Methods: Smokers and non-smokers aged over 50 from Yorkshire general practice lists were sent a postal questionnaire asking about symptoms, consulting and awareness of cancer symptoms. Data were analysed using STATA14.
Results: Response rate after one reminder was 30.5% (1205/3954). Smoking status was associated with experience of cough (p
Conclusion: Our findings suggest that current smokers are more likely to experience cough, breathlessness and tiredness, but are less likely to consult for cough than never-smokers. To increase cancer awareness and promote consulting among smokers, innovative interventions improving symptom recognition and empowering smokers to seek help are required.
Socioeconomic inequalities in recognising signs and symptoms of cancer may result in inequalities in timely help-seeking and subsequent prognosis of breast cancer. We explored the mediating role of symptom attribution and concern on the relationship between level of education and help-seeking for potential breast cancer symptoms.
Women aged e47 years (n=961) were purposively recruited (by education) to complete an online vignette-based survey that included nipple rash and axillary lump (in separate vignettes) as potential symptoms of breast cancer. Women completed questions relating to medical help-seeking (Yes/No), cancer attribution, symptom concern, cancer avoidance, family history and demographics.
Women with low education and mid-education attributed nipple rash less often to cancer (26% and 27% mentioned cancer) than women with a degree or higher (40%). However, women with a degree or higher (63%) or mid-education (64%) were less likely to anticipate seeking help for the nipple rash than women with no formal qualifications (73%). This association was statistically significant in the 60-69 year old age group. There was no significant association between education and help-seeking for axillary lump. Mediation analysis adjusting for potential confounders confirmed that the association between education and help-seeking for nipple rash was fully mediated by symptom concern.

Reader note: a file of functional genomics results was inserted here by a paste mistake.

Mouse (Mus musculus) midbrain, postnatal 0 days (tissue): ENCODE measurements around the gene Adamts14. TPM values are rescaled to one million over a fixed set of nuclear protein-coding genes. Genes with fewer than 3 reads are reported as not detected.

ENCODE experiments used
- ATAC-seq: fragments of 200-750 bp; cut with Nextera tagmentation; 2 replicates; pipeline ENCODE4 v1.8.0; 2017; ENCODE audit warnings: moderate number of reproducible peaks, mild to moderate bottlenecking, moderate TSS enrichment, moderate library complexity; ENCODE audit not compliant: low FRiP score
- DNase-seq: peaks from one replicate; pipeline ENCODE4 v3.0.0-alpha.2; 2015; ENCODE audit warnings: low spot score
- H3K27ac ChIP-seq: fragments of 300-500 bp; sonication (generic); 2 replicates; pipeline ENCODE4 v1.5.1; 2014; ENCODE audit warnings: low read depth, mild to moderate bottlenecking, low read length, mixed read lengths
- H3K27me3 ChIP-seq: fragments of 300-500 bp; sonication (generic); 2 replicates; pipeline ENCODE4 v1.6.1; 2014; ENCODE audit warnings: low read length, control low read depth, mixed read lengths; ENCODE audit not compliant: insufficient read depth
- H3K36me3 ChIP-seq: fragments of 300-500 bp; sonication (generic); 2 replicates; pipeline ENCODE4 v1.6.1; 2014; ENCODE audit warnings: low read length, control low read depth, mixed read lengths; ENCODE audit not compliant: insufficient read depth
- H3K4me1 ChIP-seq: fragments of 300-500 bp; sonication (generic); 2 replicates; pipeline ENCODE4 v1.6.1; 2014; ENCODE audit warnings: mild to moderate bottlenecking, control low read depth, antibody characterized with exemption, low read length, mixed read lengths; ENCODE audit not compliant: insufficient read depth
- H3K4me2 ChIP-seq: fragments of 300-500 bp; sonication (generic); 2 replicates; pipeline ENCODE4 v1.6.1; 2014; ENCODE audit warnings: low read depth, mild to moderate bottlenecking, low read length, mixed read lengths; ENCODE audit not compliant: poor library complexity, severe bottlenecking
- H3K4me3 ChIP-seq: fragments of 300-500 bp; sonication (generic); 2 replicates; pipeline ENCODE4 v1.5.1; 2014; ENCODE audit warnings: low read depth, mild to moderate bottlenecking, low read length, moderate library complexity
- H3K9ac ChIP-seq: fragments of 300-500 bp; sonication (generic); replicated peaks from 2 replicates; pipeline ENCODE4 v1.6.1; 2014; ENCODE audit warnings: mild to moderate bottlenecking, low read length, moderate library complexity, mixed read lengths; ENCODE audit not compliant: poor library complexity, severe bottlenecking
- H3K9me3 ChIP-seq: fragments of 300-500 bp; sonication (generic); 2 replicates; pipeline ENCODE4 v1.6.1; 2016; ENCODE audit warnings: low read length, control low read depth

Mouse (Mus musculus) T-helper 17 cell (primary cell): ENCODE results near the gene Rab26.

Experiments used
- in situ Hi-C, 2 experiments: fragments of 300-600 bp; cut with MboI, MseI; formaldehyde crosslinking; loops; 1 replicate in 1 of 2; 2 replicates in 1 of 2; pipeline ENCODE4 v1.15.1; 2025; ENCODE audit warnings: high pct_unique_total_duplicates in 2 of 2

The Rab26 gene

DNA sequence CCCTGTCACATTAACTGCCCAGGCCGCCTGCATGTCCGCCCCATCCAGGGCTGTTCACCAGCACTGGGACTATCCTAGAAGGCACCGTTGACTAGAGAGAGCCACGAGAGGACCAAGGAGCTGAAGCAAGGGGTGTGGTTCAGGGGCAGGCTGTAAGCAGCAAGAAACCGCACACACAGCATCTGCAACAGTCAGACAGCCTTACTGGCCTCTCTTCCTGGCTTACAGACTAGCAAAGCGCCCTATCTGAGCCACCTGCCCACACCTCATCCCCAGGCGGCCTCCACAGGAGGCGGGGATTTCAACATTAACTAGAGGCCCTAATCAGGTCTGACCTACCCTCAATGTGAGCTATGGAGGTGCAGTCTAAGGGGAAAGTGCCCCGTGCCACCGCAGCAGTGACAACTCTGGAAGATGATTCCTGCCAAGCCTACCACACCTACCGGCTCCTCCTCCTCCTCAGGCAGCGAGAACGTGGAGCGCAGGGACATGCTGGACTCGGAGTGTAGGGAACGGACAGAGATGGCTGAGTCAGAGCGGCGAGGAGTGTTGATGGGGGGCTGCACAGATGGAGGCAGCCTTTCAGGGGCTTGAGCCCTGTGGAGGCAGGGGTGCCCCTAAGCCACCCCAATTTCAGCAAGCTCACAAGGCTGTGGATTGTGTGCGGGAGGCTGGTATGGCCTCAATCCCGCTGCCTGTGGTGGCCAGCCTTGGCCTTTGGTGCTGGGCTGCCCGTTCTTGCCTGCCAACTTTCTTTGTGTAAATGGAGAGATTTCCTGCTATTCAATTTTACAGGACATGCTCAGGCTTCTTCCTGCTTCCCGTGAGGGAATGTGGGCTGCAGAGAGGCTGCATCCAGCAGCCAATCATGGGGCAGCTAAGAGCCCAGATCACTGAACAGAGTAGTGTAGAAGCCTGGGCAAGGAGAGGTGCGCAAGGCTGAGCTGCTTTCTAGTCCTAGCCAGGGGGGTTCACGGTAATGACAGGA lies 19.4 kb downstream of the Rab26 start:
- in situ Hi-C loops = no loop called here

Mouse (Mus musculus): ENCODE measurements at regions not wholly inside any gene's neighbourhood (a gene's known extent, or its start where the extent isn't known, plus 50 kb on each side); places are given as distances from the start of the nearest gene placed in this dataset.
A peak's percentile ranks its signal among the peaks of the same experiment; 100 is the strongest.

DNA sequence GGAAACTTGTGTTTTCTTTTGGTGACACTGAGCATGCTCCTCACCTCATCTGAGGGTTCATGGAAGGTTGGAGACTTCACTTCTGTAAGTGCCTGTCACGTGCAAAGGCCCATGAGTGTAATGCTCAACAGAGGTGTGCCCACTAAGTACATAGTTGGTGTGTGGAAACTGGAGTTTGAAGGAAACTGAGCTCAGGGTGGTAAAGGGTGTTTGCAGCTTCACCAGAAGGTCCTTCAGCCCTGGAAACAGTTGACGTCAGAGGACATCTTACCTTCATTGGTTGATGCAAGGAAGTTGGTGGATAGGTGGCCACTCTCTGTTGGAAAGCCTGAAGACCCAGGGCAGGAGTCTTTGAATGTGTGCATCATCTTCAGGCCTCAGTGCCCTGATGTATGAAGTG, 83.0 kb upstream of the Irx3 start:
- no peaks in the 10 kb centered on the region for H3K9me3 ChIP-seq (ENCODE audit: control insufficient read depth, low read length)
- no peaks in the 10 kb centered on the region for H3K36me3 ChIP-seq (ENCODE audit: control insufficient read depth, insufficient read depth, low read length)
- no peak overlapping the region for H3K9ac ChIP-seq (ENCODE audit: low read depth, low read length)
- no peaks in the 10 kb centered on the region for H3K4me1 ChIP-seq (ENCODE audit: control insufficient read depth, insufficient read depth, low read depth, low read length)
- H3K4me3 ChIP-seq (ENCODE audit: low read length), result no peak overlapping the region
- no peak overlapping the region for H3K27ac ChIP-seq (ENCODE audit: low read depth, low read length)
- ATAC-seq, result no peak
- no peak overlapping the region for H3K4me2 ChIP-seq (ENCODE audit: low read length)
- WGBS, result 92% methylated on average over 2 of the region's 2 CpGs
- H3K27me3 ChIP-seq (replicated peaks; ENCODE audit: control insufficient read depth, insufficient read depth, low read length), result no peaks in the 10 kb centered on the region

Socioeconomic inequalities in stage at diagnosis and survival of breast cancer may not always be explained by lower likelihood of suspecting cancer and subsequent impact on help-seeking. Reducing inequalities in stage at diagnosis will involve understanding a broader range of bio-psycho-social factors (e.g. comorbidities, healthcare system factors).
?Candidacy? is concerned with the way people consider their eligibility for accessing health services. We used the Candidacy Framework to explore how the doctor-patient relationship can influence perceived eligibility to visit their General Practitioner (GP) among people experiencing cancer alarm symptoms.